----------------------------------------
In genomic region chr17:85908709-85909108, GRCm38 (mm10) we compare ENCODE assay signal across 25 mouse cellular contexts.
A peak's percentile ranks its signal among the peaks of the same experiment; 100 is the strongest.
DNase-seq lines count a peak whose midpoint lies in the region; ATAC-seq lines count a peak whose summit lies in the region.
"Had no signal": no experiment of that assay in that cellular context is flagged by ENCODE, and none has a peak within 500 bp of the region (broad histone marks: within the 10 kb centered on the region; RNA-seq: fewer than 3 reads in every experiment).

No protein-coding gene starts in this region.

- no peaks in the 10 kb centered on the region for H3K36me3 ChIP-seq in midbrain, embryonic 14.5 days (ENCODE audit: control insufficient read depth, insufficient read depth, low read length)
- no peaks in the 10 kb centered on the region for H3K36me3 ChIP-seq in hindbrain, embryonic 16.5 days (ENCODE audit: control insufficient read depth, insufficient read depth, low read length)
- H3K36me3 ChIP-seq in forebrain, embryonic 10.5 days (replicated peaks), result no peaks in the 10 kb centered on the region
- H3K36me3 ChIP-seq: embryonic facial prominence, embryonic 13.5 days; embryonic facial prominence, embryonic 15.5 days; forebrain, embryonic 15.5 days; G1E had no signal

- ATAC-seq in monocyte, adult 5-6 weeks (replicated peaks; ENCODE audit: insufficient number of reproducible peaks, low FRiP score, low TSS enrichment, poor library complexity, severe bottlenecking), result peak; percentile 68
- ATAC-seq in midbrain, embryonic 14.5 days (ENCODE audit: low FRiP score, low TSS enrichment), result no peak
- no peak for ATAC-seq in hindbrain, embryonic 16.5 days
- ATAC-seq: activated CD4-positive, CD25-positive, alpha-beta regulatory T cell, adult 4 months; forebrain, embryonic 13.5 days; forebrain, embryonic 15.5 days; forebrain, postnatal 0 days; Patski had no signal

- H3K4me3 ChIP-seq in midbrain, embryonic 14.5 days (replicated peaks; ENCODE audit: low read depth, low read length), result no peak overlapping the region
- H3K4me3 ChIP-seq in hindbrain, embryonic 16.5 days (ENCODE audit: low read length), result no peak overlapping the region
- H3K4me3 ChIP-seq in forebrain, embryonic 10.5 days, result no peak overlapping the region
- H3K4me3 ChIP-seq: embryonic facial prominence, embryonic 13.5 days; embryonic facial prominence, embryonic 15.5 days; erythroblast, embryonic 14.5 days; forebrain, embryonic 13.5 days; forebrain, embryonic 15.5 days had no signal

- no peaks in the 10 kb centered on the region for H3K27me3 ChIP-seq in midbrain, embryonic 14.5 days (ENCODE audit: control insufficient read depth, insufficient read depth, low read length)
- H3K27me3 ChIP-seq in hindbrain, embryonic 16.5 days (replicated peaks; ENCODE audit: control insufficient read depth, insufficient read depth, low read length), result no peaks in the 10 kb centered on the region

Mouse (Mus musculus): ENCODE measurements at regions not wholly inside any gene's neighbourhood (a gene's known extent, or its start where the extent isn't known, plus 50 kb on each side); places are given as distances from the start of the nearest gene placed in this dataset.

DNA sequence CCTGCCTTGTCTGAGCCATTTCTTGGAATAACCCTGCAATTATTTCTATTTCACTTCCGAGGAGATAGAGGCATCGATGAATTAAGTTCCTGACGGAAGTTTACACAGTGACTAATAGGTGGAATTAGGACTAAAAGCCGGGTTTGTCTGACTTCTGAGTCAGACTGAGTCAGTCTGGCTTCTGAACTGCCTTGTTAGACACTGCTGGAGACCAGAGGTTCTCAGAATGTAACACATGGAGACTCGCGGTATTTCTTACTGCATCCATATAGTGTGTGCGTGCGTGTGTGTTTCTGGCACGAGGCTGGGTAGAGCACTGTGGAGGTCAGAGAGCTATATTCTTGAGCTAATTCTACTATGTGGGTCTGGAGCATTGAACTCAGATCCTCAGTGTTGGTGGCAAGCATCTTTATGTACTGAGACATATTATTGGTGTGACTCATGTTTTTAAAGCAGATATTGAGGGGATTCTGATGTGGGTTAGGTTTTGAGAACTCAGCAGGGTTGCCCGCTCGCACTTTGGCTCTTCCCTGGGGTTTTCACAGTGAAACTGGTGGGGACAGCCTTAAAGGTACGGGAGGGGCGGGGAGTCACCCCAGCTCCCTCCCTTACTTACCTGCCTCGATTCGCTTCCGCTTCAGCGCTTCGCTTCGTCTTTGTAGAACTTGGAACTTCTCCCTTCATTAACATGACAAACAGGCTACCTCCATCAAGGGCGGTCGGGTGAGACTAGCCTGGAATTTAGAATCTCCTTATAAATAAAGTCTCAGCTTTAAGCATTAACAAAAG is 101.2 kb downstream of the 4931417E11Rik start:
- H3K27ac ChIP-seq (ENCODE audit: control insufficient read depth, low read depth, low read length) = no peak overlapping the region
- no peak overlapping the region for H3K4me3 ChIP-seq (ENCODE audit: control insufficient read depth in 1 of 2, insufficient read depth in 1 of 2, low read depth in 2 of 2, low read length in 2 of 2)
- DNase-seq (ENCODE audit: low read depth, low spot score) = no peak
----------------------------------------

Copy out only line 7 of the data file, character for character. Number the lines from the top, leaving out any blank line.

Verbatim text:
- no peaks in the 10 kb centered on the region for H3K36me3 ChIP-seq in hindbrain, embryonic 16.5 days (ENCODE audit: control insufficient read depth, insufficient read depth, low read length)